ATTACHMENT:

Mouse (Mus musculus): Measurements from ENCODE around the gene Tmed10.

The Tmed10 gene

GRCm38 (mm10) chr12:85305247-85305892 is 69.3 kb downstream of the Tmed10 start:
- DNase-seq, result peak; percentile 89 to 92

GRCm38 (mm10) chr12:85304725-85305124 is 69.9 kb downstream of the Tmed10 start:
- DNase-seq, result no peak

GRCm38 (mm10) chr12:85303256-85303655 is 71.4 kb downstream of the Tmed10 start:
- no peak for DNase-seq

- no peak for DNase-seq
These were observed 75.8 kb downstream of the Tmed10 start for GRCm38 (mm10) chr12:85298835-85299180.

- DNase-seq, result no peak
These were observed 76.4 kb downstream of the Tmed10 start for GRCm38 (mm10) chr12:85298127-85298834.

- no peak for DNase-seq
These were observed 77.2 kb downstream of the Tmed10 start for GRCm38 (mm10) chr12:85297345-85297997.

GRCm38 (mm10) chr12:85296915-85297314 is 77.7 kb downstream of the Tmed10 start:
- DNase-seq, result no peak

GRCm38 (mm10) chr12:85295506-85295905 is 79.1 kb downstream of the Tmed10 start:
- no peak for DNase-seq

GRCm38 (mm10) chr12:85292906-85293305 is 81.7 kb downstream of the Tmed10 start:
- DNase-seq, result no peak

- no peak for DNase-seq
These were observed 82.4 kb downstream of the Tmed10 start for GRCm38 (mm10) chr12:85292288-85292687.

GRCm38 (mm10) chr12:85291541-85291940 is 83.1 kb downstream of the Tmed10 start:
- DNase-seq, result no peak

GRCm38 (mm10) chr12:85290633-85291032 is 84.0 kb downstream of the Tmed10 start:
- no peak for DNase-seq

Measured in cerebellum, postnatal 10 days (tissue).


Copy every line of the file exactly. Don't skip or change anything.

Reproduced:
Mouse (Mus musculus): Measurements from ENCODE around the gene Tmed10.

The Tmed10 gene

GRCm38 (mm10) chr12:85305247-85305892 is 69.3 kb downstream of the Tmed10 start:
- DNase-seq, result peak; percentile 89 to 92

GRCm38 (mm10) chr12:85304725-85305124 is 69.9 kb downstream of the Tmed10 start:
- DNase-seq, result no peak

GRCm38 (mm10) chr12:85303256-85303655 is 71.4 kb downstream of the Tmed10 start:
- no peak for DNase-seq

- no peak for DNase-seq
These were observed 75.8 kb downstream of the Tmed10 start for GRCm38 (mm10) chr12:85298835-85299180.

- DNase-seq, result no peak
These were observed 76.4 kb downstream of the Tmed10 start for GRCm38 (mm10) chr12:85298127-85298834.

- no peak for DNase-seq
These were observed 77.2 kb downstream of the Tmed10 start for GRCm38 (mm10) chr12:85297345-85297997.

GRCm38 (mm10) chr12:85296915-85297314 is 77.7 kb downstream of the Tmed10 start:
- DNase-seq, result no peak

GRCm38 (mm10) chr12:85295506-85295905 is 79.1 kb downstream of the Tmed10 start:
- no peak for DNase-seq

GRCm38 (mm10) chr12:85292906-85293305 is 81.7 kb downstream of the Tmed10 start:
- DNase-seq, result no peak

- no peak for DNase-seq
These were observed 82.4 kb downstream of the Tmed10 start for GRCm38 (mm10) chr12:85292288-85292687.

GRCm38 (mm10) chr12:85291541-85291940 is 83.1 kb downstream of the Tmed10 start:
- DNase-seq, result no peak

GRCm38 (mm10) chr12:85290633-85291032 is 84.0 kb downstream of the Tmed10 start:
- no peak for DNase-seq

Measured in cerebellum, postnatal 10 days (tissue).